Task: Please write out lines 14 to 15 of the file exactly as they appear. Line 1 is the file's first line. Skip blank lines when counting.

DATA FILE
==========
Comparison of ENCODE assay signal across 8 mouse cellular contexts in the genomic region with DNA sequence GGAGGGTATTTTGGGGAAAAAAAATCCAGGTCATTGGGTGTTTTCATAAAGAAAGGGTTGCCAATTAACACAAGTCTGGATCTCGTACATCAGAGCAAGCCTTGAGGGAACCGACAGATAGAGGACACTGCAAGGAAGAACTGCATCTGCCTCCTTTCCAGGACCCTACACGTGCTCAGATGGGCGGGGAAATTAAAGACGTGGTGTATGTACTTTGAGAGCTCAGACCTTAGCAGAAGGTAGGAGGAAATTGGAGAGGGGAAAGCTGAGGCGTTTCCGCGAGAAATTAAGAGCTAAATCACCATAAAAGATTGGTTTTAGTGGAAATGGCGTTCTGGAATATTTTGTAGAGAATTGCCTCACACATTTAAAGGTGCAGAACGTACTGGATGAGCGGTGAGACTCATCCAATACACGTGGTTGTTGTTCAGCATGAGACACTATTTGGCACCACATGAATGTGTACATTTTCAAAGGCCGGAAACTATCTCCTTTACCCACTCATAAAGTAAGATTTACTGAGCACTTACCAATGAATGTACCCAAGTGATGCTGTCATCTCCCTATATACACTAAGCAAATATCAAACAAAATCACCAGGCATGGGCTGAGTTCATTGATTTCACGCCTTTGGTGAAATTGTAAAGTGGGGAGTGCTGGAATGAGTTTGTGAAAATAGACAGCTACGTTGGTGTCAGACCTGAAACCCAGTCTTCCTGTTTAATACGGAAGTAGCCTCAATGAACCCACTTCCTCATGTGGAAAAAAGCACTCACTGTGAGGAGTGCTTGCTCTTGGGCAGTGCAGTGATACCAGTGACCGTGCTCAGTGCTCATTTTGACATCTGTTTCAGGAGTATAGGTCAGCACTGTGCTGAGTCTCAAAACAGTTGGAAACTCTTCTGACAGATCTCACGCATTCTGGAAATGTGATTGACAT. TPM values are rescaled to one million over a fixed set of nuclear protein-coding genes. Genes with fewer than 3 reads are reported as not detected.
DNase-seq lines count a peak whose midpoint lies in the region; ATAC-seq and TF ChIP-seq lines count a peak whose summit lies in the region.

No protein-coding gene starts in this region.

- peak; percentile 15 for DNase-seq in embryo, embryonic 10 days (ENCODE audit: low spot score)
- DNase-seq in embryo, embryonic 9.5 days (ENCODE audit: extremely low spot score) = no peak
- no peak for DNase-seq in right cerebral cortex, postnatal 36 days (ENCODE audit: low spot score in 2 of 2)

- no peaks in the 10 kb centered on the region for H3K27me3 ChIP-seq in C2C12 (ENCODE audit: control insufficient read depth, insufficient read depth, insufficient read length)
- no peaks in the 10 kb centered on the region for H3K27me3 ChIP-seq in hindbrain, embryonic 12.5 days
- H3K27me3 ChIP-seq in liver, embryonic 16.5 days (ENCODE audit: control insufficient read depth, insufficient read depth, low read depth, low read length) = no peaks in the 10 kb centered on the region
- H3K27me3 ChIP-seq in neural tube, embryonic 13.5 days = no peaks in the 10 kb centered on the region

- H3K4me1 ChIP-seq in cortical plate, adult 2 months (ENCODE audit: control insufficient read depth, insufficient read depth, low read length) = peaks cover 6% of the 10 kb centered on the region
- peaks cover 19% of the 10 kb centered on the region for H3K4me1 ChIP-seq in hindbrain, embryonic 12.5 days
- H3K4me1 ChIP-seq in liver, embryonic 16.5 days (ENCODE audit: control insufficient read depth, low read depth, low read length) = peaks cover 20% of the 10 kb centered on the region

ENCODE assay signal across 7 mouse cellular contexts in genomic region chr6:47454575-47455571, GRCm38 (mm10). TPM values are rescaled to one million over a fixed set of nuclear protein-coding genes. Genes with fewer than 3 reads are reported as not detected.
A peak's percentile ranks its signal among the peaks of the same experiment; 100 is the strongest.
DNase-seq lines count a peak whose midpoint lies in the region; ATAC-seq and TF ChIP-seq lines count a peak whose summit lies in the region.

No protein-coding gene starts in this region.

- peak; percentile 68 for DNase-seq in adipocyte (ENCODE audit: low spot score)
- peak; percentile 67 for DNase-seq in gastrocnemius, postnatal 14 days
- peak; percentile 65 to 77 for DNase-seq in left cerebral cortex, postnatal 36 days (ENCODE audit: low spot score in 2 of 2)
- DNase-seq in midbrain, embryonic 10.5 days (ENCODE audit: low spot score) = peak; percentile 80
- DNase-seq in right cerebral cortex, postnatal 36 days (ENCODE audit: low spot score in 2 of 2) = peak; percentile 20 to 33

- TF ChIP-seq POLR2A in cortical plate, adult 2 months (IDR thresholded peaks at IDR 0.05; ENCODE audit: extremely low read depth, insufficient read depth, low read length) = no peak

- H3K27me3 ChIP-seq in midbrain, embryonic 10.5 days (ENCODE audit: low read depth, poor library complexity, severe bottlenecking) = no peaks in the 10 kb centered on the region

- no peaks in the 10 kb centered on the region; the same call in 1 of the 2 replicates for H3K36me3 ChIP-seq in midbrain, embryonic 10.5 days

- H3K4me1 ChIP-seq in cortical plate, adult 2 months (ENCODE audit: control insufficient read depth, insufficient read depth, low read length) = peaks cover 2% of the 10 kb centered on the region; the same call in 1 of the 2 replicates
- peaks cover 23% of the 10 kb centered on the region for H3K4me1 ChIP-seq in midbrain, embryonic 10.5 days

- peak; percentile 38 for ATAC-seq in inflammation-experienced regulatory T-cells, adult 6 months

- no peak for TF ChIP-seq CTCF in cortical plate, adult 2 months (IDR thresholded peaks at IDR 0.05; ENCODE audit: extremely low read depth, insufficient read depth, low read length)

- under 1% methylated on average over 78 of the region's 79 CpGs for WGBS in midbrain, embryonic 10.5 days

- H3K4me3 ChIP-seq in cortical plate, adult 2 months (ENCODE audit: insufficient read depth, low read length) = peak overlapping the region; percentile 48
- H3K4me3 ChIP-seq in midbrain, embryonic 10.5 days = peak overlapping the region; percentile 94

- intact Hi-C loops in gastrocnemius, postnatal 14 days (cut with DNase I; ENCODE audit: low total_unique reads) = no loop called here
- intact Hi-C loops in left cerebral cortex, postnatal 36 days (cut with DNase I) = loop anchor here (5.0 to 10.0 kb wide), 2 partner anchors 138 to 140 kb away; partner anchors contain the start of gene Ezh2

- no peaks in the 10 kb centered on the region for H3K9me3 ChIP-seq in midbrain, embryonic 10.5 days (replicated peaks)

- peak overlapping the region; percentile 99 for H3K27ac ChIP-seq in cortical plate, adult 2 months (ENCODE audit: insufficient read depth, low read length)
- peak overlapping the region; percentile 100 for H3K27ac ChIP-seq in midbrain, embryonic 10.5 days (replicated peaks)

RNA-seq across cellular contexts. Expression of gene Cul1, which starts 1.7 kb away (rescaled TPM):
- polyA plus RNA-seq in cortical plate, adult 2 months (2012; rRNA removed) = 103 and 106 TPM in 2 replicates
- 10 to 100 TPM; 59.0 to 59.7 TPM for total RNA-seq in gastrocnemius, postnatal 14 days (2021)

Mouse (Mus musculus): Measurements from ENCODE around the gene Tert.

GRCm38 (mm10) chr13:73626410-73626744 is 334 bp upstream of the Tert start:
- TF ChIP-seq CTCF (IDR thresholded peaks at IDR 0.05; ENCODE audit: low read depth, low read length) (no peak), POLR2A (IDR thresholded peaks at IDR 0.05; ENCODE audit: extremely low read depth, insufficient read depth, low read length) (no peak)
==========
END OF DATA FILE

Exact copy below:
ENCODE assay signal across 7 mouse cellular contexts in genomic region chr6:47454575-47455571, GRCm38 (mm10). TPM values are rescaled to one million over a fixed set of nuclear protein-coding genes. Genes with fewer than 3 reads are reported as not detected.
A peak's percentile ranks its signal among the peaks of the same experiment; 100 is the strongest.